Growing in Wisdom

Luke 2:36-52                                                                        1st Sunday of Christmas

Elizabeth M. Deibert                                                          27 December 2015


There are few stories of Jesus’ childhood.   We have the story of the visitation of the Magi, followed by Mary and Joseph fleeing to Egypt in Matthew, because they are warned in a dream of King Herod’s evil plan to kill all baby boys.  


And we have the three vignettes in Luke, which follow the story of the birth and the visit of the shepherds.   The first story tells briefly of Jesus’ circumcision and naming.   Next is the story of Jesus and his parents in the temple when he was 40 days old.   In this story, Mary and Joseph come for the ritual purification of Mary, and they are blessed by two devout persons in the temple, who recognize that Jesus is not just any child, but is the One who brings salvation to the people, as revelation to Gentiles and as glory for the Jews.   Simeon says, “Now I can depart in peace for my eyes have seen your salvation.”   Mary and Joseph are amazed by what Simeon says, and then Anna approaches.   That’s where we begin our reading today.   We begin with Jesus at 40 days and end with Jesus at age 12.   Both stories happen in the temple, the place where both Jesus and his earthly parents grow in their understanding of his identity.   Hear the Gospel:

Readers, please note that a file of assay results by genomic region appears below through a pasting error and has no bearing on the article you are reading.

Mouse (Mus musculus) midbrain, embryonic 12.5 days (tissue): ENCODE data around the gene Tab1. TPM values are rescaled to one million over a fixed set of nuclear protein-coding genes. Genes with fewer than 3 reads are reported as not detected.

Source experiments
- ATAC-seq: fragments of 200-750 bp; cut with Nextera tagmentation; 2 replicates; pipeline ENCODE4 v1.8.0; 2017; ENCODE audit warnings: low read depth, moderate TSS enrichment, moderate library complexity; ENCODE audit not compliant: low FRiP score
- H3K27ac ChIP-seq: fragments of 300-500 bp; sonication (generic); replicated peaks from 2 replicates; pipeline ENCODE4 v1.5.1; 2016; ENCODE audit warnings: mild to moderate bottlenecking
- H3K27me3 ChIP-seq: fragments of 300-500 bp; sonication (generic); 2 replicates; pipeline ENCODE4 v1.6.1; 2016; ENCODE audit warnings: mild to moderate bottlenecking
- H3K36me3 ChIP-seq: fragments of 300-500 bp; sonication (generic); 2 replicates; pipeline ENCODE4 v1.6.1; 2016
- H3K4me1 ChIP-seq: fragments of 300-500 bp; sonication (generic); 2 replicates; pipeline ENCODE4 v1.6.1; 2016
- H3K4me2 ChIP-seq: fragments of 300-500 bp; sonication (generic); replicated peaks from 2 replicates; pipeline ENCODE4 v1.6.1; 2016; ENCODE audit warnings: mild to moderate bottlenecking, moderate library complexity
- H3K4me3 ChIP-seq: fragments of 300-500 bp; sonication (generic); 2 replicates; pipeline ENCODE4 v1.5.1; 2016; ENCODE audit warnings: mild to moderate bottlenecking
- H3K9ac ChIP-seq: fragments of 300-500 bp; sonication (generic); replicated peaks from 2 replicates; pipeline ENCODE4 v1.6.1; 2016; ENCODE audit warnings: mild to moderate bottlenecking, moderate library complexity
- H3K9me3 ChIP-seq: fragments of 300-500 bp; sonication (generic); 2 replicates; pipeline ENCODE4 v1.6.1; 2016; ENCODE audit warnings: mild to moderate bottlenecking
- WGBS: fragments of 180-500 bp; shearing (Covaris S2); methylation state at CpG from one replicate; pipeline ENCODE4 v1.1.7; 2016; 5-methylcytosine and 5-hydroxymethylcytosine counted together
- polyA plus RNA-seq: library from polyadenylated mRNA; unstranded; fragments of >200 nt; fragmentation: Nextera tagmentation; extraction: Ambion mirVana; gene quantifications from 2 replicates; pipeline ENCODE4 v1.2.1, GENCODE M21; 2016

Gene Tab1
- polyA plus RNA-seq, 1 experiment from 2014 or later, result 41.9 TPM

Luke 2:36-52


There was also a prophet, Anna the daughter of Phanuel, of the tribe of Asher. She was of a great age, having lived with her husband seven years after her marriage, 37 then as a widow to the age of eighty-four. She never left the temple but worshiped there with fasting and prayer night and day. 38 At that moment she came, and began to praise God and to speak about the child to all who were looking for the redemption of Jerusalem. 39 When they had finished everything required by the law of the Lord, they returned to Galilee, to their own town of Nazareth. 40 The child grew and became strong, filled with wisdom; and the favor of God was upon him.